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Parliamentary questions
26 February 2009
E-1219/09
WRITTEN QUESTION by Corien Wortmann-Kool (PPE‑DE) to the Commission

 Subject: Secure Flight
 Answer(s) 

At the moment, at various stages prior to a passenger flight from, to and through the United States, airlines send data to American authorities. This applies for example to PNR data before check-in, AQQ (passport) data at check-in and a passenger manifest at the time of departure. All this data goes to US Customs and Border Protection, part of the Department of Homeland Security (DHS). At the same time, passengers have to request approval to enter the United States via ESTA and airlines will shortly have to start checking whether passengers do have that approval.

In the meantime another department of the DHS, the Transport Security Administration, has created a new requirement for data provision, known as ‘Secure Flight’. This requires airlines to forward ‘correct’ passenger data, including sex and date of birth, at least 72 hours before departure, so that the American authorities can verify whether people on the journey appear on a terrorism list. In the course of 2009 Secure Flight will also apply to international flights through American airspace. Secure Flight will thus become the fifth data provision requirement for airlines to fulfil. It is causing a proliferation of systems for passing on data to the Americans, as other departments are to all intents and purposes asking for the same information already. Secure Flight also expects to receive data that cannot routinely be supplied 72 hours before departure (the date of birth).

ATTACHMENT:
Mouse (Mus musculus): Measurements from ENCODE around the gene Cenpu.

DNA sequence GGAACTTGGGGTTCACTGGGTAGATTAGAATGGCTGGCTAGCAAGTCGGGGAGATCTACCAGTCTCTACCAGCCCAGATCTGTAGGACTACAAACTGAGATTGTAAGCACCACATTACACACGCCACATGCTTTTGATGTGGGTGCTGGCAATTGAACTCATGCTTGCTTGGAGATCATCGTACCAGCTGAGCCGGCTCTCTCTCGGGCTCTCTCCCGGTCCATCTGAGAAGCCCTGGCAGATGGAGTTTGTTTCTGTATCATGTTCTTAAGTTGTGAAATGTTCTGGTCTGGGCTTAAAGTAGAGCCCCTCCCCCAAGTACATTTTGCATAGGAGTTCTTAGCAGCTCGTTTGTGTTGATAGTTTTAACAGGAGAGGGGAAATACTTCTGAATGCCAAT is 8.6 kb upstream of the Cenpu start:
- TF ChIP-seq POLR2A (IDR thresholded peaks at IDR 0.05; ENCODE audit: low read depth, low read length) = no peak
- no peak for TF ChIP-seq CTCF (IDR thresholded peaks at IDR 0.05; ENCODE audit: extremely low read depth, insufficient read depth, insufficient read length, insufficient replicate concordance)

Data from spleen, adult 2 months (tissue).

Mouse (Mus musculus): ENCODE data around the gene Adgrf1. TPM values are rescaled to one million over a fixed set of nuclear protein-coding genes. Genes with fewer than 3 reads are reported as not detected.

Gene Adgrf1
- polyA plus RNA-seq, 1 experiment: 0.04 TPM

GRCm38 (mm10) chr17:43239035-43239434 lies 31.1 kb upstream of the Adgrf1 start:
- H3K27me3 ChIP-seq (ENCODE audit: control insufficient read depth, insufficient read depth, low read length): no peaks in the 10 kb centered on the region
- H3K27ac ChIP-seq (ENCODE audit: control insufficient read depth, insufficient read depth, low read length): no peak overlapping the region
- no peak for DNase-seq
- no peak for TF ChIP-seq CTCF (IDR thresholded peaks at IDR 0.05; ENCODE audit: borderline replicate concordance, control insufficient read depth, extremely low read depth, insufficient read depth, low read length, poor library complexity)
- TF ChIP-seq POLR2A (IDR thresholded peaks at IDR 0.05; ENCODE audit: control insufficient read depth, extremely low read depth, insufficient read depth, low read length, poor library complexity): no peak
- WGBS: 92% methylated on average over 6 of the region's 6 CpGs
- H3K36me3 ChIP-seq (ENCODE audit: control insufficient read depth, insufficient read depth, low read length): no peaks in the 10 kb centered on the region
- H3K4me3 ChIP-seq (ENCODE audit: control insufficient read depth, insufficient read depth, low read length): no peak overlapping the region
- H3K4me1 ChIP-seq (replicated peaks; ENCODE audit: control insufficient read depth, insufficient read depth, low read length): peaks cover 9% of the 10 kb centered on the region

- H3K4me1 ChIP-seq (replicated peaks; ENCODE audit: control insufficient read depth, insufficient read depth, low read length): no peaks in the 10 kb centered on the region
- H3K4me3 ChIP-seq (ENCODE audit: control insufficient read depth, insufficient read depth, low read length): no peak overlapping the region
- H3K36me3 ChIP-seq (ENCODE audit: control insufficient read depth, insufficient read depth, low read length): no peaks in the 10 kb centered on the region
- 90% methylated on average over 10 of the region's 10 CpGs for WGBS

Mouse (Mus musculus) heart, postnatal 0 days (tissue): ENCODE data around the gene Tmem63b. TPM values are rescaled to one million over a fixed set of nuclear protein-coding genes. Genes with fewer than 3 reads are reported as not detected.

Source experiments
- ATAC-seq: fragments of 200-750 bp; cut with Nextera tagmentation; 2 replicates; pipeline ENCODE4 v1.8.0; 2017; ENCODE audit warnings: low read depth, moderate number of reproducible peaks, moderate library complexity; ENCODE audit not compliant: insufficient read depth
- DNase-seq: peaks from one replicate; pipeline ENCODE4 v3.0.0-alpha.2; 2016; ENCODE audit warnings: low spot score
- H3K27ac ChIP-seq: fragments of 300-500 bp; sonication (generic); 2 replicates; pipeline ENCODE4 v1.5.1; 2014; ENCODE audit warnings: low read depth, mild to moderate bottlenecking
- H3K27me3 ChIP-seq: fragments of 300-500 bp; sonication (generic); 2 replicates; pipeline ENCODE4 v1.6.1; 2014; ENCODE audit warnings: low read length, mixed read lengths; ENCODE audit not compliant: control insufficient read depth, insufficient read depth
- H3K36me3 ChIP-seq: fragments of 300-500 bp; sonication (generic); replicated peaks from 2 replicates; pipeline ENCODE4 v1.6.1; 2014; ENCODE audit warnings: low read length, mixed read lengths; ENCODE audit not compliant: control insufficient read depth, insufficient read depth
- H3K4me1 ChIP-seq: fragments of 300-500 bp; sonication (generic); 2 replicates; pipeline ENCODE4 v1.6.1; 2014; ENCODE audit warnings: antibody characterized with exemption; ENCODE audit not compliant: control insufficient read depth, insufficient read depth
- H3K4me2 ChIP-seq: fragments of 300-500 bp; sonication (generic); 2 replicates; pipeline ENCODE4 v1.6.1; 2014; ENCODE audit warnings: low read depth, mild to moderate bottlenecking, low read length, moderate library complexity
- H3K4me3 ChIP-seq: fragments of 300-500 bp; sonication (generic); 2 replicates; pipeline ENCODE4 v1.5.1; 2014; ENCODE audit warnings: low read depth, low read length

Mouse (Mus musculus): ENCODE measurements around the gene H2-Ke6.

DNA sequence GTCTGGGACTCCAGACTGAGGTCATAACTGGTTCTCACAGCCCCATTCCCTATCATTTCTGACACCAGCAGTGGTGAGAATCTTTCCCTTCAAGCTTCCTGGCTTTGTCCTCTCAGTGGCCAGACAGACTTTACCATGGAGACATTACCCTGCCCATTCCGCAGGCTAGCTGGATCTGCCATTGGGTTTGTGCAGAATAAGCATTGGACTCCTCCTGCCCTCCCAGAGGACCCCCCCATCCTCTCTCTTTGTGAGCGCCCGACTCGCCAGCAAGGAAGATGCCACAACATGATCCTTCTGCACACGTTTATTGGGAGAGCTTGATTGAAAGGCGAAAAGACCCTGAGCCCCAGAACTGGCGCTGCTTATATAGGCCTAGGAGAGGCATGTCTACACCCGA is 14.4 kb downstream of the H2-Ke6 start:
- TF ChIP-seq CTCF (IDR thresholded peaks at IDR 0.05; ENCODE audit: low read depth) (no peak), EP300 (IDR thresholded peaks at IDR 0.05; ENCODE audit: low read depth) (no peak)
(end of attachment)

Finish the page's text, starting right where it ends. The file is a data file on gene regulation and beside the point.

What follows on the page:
1. How does the Commission view the American plans for Secure Flight? What consequences will this have in the Commission’s view for airlines’ operational procedures, including the cost of implementation?

2. Does the Commission agree that this proliferation of data supply systems is creating problems for (European) airlines, that the efficiency of data supply is being undermined, and that it is increasingly unclear to passengers when and for what purpose data have to be provided?

3. Is the Commission prepared to make known, in its various consultative meetings with the United States, the concern at this proliferation of systems for supplying data, and to call for a harmonised approach within the various departments responsible in the United States, together with a harmonised approach between the United States and Europe?

Original language of question: NLOJ C 189, 13/07/2010
Last updated: 4 March 2009Legal notice